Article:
Published in Israel Hayom, March 28, 2012. For a printer-friendly version, click here.
Shaul Mofaz and Avi Dicter should take Kadima into Netanyahu’s coalition government, and the sooner the better.
National responsibility demands this. There are very tough decisions ahead for this country before we arrive at the next elections in the fall of 2013. That is a long 17 months from now! As a joint force, Likud and Kadima will be well placed in this crucial period to advance electoral reform, deal with the haredi draft issue, implement economic austerity measures that will be necessary for 2013-14, and most of all, prepare for the inevitable confrontation with Iran.
Avi Dicter, now a key Mofaz lieutenant, made this a central pledge of his leadership bid: to take Kadima into the government for the next one and one half years and help navigate the country through these momentous times. Kadima’s voice – one-third of all Knesset members — should not be relegated to the sidelines as Israel gets ready to tackle Iran and perhaps face the ire of the global community.
Simply put, a Likud-Kadima coalition would be good for the country. I’m sure that Mofaz and Dicter understand this, as does Netanyahu.
Here, however, is where narrow party concerns and calculations enter the picture. I fear that Mofaz will be tempted to believe his own rhetoric and seek to build himself up as “the real alternative to Netanyahu as prime minister.” The now-humbled Tzipi Livni sought to present herself similarly, arguing that, unlike Netanyahu, she could bring peace with the Palestinians. The public didn’t buy this, and her pretensions in this regard were among the reasons she lost public credibility.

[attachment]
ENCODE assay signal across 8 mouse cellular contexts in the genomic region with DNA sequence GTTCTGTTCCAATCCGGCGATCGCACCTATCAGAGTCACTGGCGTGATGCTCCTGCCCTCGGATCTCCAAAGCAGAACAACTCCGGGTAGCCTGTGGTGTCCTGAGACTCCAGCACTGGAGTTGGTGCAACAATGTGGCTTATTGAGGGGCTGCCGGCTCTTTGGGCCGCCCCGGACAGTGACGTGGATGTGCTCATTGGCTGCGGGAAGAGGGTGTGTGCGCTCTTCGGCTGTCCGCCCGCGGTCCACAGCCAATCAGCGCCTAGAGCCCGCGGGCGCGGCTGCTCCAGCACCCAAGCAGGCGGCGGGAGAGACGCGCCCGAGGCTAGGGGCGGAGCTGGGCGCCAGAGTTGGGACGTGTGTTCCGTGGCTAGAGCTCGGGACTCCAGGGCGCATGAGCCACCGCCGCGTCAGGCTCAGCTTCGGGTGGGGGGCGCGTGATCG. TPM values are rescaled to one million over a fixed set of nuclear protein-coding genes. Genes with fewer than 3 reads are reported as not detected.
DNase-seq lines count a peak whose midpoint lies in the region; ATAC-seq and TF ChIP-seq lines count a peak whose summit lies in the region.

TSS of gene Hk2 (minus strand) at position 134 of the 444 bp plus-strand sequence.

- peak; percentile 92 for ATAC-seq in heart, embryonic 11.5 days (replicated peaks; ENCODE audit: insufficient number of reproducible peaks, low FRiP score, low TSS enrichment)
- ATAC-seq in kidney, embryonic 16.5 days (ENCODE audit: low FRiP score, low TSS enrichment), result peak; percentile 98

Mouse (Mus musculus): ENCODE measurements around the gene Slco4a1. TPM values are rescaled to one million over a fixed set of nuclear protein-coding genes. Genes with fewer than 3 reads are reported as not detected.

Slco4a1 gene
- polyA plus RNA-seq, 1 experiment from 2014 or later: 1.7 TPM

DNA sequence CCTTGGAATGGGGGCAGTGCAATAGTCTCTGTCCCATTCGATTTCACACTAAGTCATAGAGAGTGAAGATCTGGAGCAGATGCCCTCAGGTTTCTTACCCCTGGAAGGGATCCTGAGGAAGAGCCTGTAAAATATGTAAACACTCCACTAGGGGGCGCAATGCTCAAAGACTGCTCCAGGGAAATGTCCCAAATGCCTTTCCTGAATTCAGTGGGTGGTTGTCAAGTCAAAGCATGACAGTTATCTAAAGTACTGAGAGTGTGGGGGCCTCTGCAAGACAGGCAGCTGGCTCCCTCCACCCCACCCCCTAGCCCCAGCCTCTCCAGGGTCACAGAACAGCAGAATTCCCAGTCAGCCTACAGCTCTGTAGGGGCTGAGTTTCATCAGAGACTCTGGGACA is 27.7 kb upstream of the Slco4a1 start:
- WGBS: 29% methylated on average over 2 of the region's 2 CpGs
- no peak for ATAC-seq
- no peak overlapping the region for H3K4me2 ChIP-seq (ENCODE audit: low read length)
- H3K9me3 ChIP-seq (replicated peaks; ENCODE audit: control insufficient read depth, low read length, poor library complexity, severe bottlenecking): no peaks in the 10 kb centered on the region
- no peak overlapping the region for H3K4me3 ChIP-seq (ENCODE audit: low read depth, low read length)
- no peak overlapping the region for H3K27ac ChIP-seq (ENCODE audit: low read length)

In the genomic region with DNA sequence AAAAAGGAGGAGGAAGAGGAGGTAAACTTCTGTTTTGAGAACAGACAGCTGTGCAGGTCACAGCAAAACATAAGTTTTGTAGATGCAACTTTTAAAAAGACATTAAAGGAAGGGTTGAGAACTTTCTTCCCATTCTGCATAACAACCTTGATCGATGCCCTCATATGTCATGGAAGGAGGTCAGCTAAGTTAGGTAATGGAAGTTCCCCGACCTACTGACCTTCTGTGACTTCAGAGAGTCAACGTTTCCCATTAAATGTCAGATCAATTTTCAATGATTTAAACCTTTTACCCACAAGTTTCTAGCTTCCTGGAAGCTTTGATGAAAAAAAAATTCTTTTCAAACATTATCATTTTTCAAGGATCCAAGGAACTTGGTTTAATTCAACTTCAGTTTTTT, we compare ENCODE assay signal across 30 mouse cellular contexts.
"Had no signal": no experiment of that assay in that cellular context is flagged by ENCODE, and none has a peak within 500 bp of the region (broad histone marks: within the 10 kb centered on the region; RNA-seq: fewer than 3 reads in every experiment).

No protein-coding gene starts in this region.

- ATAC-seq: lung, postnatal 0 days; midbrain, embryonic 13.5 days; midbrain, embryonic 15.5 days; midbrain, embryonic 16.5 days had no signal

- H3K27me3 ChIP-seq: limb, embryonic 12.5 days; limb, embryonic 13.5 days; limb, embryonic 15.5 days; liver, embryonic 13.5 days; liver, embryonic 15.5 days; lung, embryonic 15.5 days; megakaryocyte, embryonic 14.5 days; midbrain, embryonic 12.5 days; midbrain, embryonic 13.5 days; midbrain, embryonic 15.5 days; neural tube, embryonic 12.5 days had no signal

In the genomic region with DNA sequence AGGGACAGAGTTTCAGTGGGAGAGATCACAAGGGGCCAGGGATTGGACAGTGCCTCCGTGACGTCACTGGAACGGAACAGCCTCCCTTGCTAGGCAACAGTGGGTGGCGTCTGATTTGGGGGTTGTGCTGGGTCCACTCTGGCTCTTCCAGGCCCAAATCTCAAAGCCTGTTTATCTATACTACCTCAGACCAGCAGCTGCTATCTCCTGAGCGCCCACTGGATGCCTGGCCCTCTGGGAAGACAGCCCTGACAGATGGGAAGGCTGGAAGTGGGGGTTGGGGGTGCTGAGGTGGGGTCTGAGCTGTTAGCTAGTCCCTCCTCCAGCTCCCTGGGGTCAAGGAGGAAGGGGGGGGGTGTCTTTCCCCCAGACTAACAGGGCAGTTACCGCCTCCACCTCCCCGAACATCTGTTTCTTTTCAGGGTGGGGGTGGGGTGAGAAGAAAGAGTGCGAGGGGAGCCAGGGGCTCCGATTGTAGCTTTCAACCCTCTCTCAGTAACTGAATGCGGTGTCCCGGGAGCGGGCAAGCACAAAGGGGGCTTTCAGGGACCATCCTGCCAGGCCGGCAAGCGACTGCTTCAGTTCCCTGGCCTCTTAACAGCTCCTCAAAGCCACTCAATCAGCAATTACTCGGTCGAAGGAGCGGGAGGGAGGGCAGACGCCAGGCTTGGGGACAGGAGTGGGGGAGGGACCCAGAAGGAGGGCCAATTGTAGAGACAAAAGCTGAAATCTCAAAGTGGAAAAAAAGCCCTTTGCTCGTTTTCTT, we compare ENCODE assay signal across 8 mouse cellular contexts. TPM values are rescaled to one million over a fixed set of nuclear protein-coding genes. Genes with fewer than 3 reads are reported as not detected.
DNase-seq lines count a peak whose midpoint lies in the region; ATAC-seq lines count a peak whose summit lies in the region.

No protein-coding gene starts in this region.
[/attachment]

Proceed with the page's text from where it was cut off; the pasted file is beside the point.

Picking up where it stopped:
Mofaz is smarter than Livni, and he won’t pretend to have diplomatic solutions up his sleeve for the Palestinian conundrum or to have a better way of handling Washington or Iran. But he could attempt to portray Kadima as a real social-economic alternative to Likud’s fiscal conservatism. In fact, he began to do in his victory speech last night. Mofaz didn’t mention Iran or the Palestinians even once, but spoke over and over again about social-economic responsibility.
Will this wash? Can former IDF chief-of-staff and defense minister Shaul Mofaz (who dismisses Abbas as Arafat-era crony) and former Shin Bet director and internal security minister Avi Dicter (who argues that Israel must completely crush the Hamas government in Gaza) successfully rebrand themselves as social-economic revolutionaries? I doubt it, and I hope they don’t try. Instead, they should join forces with Netanyahu.
Some of Mofaz’s advisors will undoubtedly tell him that Kadima will fade into irrelevance as a political brand if he takes the party into government with Likud, and that he has to fiercely rebuild Kadima as the Official Opposition to Likud (something which Livni abjectly failed to do).
The advisors will additionally tell Mofaz that social and economic discontent, which is widespread, is the only real card to be played against Netanyahu – since on diplomatic and defense matters Netanyahu holds the confidence of most Israelis. And if Mofaz doesn’t ride the social-economic ticket, he’ll be rapidly eclipsed by Shelly Yechimovich’s rising Labor Party, or by Yair Lapid’s new (and as yet unnamed) political party, or perhaps by some newfangled conglomeration of these parties.
Still, I say, Mofaz should take the high road, and for the good of the country he should join a Likud-led coalition government.
Of course, members of Netanyahu’s current coalition will also object to a reconfiguration of the government. The ministerial posts of defense, internal security, finance, foreign affairs and more are not exactly unoccupied, and the ministers in these positions have mainly been loyal to Netanyahu.
Nevertheless, Netanyahu should see beyond coalition politics and look towards the legacy with which he will marked in Israel’s political history books. By bringing Kadima into government, he can be the political leader who led the country under national unity into its most comprehensive political-electoral reforms, its deepest social-economic reforms, and its most fateful defensive mission.